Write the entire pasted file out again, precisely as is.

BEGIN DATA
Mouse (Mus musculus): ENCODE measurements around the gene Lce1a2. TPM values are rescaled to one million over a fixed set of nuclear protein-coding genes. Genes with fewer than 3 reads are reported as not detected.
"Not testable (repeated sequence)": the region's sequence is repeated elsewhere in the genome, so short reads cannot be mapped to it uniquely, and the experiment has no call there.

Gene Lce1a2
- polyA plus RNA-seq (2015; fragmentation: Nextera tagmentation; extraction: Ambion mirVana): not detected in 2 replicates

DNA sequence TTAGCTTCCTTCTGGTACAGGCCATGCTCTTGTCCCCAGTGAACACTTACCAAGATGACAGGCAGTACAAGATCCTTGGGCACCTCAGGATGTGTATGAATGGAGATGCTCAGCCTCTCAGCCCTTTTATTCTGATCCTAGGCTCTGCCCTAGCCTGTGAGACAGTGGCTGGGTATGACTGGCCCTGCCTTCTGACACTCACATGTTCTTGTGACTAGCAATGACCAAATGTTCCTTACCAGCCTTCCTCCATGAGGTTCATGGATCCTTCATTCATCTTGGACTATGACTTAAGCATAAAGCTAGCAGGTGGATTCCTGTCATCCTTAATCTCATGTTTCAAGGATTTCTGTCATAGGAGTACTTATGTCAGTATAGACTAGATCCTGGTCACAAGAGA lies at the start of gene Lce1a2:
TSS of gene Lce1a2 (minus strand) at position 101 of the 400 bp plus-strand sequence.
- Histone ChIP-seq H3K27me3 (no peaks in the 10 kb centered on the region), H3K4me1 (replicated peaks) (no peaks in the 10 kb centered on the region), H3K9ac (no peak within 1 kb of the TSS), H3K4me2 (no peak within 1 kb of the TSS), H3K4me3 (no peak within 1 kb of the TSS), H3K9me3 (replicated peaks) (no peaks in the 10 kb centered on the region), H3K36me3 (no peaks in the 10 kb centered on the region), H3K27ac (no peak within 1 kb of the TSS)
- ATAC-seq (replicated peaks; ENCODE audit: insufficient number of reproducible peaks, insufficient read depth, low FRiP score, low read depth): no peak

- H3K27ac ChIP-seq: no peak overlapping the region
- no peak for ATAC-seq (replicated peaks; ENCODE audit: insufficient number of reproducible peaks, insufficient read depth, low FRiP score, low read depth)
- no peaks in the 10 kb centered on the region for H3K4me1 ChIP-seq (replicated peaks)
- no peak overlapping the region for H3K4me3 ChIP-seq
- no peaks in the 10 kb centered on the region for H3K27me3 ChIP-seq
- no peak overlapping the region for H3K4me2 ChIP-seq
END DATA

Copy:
Mouse (Mus musculus): ENCODE measurements around the gene Lce1a2. TPM values are rescaled to one million over a fixed set of nuclear protein-coding genes. Genes with fewer than 3 reads are reported as not detected.
"Not testable (repeated sequence)": the region's sequence is repeated elsewhere in the genome, so short reads cannot be mapped to it uniquely, and the experiment has no call there.

Gene Lce1a2
- polyA plus RNA-seq (2015; fragmentation: Nextera tagmentation; extraction: Ambion mirVana): not detected in 2 replicates

DNA sequence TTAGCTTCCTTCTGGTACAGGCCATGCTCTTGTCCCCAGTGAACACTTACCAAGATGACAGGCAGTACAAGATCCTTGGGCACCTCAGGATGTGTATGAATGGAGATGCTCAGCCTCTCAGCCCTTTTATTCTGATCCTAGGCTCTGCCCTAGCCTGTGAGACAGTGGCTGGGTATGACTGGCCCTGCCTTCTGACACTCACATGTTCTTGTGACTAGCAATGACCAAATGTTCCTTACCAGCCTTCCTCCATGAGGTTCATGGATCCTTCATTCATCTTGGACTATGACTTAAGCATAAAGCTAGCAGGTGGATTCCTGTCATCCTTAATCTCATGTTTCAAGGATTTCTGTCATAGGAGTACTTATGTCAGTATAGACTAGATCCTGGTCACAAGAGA lies at the start of gene Lce1a2:
TSS of gene Lce1a2 (minus strand) at position 101 of the 400 bp plus-strand sequence.
- Histone ChIP-seq H3K27me3 (no peaks in the 10 kb centered on the region), H3K4me1 (replicated peaks) (no peaks in the 10 kb centered on the region), H3K9ac (no peak within 1 kb of the TSS), H3K4me2 (no peak within 1 kb of the TSS), H3K4me3 (no peak within 1 kb of the TSS), H3K9me3 (replicated peaks) (no peaks in the 10 kb centered on the region), H3K36me3 (no peaks in the 10 kb centered on the region), H3K27ac (no peak within 1 kb of the TSS)
- ATAC-seq (replicated peaks; ENCODE audit: insufficient number of reproducible peaks, insufficient read depth, low FRiP score, low read depth): no peak

- H3K27ac ChIP-seq: no peak overlapping the region
- no peak for ATAC-seq (replicated peaks; ENCODE audit: insufficient number of reproducible peaks, insufficient read depth, low FRiP score, low read depth)
- no peaks in the 10 kb centered on the region for H3K4me1 ChIP-seq (replicated peaks)
- no peak overlapping the region for H3K4me3 ChIP-seq
- no peaks in the 10 kb centered on the region for H3K27me3 ChIP-seq
- no peak overlapping the region for H3K4me2 ChIP-seq